Catch the road to Ürgüp and exit before you arrive at the sign to…
* Ibrahimpaşa – This little village between Üçhısar and Ortahısar is a hidden treasure in Cappadocia. Not because of its restaurants and not because of its hotels. No, simply the opposite is true. This village is so untouched by the tourist trappings of its neighboring towns that it warrants a visit. But once you get here you will get a feel for what it was like to live in a Turkish village at the turn of the century. You will see how people built their new stone houses right out of the caves that were there before. You can take a walk down the narrow cobblestone streets passable only by foot or donkey. Take a hike down one of the many valleys in the village and end up in Ortahısar. Or just drive into the village square, park your car, and have a cup of tea with the male* villagers who will enjoy your company.
* Being a true Turkish village, no women would dare be seen with all the men in the village tea houses.

Head back out to the main road and drive a couple of kilometers to…
* Ortahisar – This town is mostly hidden from the main road except for its namesake rock “castle” which is visible from miles around. Not as strategically placed as Uçhisar, Ortahisar is better known for its cold storage. Apparently much of Turkey’s produce is stored in the underground caves which have been renovated as storage rooms. With a constant cool temperature they make perfect low-cost cold containers. As you drive around be on the lookout for chimneys sticking out of the ground as well as for trucks from Mersin and other parts of southeastern Turkey.

Locally Ortahisar is known for its barbers, and it boasts some excellent hotels, shops and restaurants. Besides the rock tower, however, they do not offer other historical sites.

Continue down the hill…
* Ürgüp – The most developed and biggest town outside of Nevşehir with a population approaching 20,000, Ürgüp has much to offer the tourist with its spacious city center full of excellent restaurants and Turkish carpet/rug and gift shops. But Ürgüp’s specialty is it wines sold in small shops and bigger wineries like Turasan. I highly recommend stopping in for a tasting when you visit.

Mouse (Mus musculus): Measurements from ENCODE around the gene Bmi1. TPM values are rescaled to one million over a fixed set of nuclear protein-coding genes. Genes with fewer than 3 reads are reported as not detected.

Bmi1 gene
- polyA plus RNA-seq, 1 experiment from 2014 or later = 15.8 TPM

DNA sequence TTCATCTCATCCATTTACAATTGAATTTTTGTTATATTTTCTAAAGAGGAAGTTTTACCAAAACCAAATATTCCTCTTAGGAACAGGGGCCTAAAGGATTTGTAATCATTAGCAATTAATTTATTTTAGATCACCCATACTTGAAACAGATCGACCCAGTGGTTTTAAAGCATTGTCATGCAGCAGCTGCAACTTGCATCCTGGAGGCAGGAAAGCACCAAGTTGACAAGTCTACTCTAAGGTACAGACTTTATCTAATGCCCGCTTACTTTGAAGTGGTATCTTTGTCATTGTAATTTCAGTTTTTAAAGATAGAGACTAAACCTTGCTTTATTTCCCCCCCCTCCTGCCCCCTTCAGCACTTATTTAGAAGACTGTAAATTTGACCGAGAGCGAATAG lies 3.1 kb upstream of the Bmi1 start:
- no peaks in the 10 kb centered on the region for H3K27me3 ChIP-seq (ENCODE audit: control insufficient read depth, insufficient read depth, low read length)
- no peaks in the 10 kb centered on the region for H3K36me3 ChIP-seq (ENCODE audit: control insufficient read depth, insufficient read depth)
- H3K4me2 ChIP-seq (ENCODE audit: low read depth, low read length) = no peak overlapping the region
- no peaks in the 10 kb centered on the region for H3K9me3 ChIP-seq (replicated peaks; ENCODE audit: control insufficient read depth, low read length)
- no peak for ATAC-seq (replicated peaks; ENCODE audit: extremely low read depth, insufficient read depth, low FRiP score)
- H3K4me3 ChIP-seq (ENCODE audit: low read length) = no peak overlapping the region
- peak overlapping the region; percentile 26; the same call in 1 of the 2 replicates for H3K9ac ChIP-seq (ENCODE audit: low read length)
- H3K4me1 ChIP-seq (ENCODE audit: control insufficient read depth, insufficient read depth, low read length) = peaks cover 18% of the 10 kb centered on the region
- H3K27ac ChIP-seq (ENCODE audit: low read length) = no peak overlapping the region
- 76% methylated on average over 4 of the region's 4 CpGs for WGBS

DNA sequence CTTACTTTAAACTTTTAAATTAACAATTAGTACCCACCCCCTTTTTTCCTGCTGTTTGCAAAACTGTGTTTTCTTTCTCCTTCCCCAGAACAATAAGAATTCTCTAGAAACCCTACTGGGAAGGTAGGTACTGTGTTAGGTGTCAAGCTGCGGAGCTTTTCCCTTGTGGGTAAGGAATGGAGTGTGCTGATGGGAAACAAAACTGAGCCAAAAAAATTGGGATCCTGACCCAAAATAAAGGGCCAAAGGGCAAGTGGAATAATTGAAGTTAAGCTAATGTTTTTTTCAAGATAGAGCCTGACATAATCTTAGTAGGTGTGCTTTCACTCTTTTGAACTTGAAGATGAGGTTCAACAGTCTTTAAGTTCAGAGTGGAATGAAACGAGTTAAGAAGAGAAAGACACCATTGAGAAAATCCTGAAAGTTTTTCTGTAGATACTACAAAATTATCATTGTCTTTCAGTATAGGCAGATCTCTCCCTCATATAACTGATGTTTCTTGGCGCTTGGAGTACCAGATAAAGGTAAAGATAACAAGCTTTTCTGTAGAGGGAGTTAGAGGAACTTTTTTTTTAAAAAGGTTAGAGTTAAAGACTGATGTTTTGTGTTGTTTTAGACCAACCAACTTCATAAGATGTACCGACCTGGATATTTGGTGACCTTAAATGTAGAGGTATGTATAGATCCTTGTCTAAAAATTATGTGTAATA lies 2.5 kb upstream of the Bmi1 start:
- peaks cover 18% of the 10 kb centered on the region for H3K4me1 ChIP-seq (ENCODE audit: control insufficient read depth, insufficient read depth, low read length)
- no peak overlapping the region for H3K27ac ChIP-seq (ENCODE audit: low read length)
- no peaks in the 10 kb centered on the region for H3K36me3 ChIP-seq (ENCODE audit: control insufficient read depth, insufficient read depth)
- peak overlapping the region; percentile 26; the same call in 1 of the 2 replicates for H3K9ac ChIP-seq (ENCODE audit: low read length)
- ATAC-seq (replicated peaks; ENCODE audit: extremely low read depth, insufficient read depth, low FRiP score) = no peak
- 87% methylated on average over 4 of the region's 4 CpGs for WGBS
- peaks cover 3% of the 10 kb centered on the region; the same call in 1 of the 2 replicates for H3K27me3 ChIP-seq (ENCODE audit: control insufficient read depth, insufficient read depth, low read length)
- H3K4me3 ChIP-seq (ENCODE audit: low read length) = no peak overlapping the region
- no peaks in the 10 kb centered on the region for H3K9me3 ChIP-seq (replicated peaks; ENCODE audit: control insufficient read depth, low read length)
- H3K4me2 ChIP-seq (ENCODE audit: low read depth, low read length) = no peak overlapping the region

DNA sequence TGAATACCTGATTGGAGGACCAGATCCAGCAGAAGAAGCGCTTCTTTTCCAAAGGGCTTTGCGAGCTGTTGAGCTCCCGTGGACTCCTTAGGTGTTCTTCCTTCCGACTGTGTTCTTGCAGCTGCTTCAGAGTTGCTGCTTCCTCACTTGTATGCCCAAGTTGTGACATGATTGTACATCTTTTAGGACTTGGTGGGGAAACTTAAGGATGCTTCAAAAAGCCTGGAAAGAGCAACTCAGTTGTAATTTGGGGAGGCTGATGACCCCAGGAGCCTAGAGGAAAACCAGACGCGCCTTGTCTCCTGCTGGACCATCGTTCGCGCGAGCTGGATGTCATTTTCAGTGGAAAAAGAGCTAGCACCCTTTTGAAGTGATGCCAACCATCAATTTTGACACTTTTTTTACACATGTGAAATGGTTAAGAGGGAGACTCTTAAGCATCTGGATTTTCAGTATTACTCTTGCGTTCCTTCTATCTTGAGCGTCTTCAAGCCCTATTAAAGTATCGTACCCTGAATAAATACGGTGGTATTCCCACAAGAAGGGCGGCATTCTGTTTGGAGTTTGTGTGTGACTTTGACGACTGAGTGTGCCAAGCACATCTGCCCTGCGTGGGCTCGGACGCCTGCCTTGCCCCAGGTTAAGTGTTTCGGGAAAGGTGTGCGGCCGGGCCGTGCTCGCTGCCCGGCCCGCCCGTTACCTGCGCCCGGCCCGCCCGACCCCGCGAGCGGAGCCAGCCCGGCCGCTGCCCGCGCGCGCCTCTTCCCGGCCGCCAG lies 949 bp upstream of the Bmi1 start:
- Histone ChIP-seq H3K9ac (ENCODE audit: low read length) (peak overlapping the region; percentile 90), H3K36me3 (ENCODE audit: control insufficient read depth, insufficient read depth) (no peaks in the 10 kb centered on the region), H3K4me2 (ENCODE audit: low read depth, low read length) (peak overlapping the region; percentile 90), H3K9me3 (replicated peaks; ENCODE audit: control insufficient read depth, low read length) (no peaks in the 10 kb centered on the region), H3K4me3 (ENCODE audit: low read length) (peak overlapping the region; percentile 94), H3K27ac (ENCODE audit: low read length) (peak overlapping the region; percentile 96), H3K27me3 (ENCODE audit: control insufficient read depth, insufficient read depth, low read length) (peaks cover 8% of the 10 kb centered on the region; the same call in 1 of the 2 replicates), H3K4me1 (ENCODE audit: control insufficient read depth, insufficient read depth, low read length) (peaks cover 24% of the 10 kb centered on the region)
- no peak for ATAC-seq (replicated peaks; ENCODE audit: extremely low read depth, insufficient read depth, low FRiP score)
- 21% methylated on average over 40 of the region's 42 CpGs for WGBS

In addition the towering cliffs overlooking the city house the former fortress and all around the outskirts of the town the explorer will find much with which to keep busy (especially on the road towards Mustafapaşa). I encourage you to visit the shops in the center of town and have tea with the owners. Due to the movement towards guided group tours, these shops are oft overlooked. Each has a story to tell and is worth a visit.

Head out of town past the open market and in a few minutes…
* Mustafapaşa (Sinasos) – This unique town with its Greek church buildings and houses is worth a visit as well. Find an English speaker and learn about the history of the town including the people swap of the early 20’s. Be sure to eat at the Old Greek House if you are there at a meal time. Travel around the outskirts of the town and you will find some restored cave churches.

Honorable Mentions:

* Ihlara – This amazing valley offers a great hike through a green canyon. Hiking the whole canyon is very difficult to accomplish without two cars or a driver. One of the guided tours may be the best option for many (Green Tour – also includes the underground city mentioned below). The surrounding village has a couple of restaurants and hotels and little else.

* Kaymaklı and Derinkuyu – These two underground cities are only a few kilometers apart and apparently have a tunnel connecting them. I think you only need to visit one of these cities. Kaymaklı is wider and Derinkuyu is deeper. The entry fee is the same (15TL as of February 2012) and the surrounding town has little else to offer the tourist.